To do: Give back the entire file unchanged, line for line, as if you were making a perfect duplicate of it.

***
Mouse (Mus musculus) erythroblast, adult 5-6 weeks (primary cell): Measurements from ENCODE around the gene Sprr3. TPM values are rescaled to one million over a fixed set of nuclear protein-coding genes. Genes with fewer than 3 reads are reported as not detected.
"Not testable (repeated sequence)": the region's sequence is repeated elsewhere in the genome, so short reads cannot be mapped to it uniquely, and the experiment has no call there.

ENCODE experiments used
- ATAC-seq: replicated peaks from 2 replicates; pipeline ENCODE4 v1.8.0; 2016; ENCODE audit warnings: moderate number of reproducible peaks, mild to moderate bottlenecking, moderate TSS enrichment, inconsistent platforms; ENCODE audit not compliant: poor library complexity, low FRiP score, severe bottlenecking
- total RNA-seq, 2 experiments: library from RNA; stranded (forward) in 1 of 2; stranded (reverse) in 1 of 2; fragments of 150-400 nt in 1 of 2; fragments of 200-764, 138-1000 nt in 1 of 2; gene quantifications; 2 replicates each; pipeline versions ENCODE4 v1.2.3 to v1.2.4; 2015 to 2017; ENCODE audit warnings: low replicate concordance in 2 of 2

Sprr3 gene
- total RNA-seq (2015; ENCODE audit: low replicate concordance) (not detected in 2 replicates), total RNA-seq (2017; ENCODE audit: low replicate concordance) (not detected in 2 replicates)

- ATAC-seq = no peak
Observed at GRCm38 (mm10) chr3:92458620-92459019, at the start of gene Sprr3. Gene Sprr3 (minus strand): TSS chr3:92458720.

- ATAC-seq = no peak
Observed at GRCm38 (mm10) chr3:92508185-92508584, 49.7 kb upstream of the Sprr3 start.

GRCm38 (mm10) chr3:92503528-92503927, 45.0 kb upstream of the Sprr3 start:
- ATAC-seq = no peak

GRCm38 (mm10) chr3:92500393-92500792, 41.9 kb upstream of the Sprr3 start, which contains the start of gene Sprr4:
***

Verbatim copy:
Mouse (Mus musculus) erythroblast, adult 5-6 weeks (primary cell): Measurements from ENCODE around the gene Sprr3. TPM values are rescaled to one million over a fixed set of nuclear protein-coding genes. Genes with fewer than 3 reads are reported as not detected.
"Not testable (repeated sequence)": the region's sequence is repeated elsewhere in the genome, so short reads cannot be mapped to it uniquely, and the experiment has no call there.

ENCODE experiments used
- ATAC-seq: replicated peaks from 2 replicates; pipeline ENCODE4 v1.8.0; 2016; ENCODE audit warnings: moderate number of reproducible peaks, mild to moderate bottlenecking, moderate TSS enrichment, inconsistent platforms; ENCODE audit not compliant: poor library complexity, low FRiP score, severe bottlenecking
- total RNA-seq, 2 experiments: library from RNA; stranded (forward) in 1 of 2; stranded (reverse) in 1 of 2; fragments of 150-400 nt in 1 of 2; fragments of 200-764, 138-1000 nt in 1 of 2; gene quantifications; 2 replicates each; pipeline versions ENCODE4 v1.2.3 to v1.2.4; 2015 to 2017; ENCODE audit warnings: low replicate concordance in 2 of 2

Sprr3 gene
- total RNA-seq (2015; ENCODE audit: low replicate concordance) (not detected in 2 replicates), total RNA-seq (2017; ENCODE audit: low replicate concordance) (not detected in 2 replicates)

- ATAC-seq = no peak
Observed at GRCm38 (mm10) chr3:92458620-92459019, at the start of gene Sprr3. Gene Sprr3 (minus strand): TSS chr3:92458720.

- ATAC-seq = no peak
Observed at GRCm38 (mm10) chr3:92508185-92508584, 49.7 kb upstream of the Sprr3 start.

GRCm38 (mm10) chr3:92503528-92503927, 45.0 kb upstream of the Sprr3 start:
- ATAC-seq = no peak

GRCm38 (mm10) chr3:92500393-92500792, 41.9 kb upstream of the Sprr3 start, which contains the start of gene Sprr4: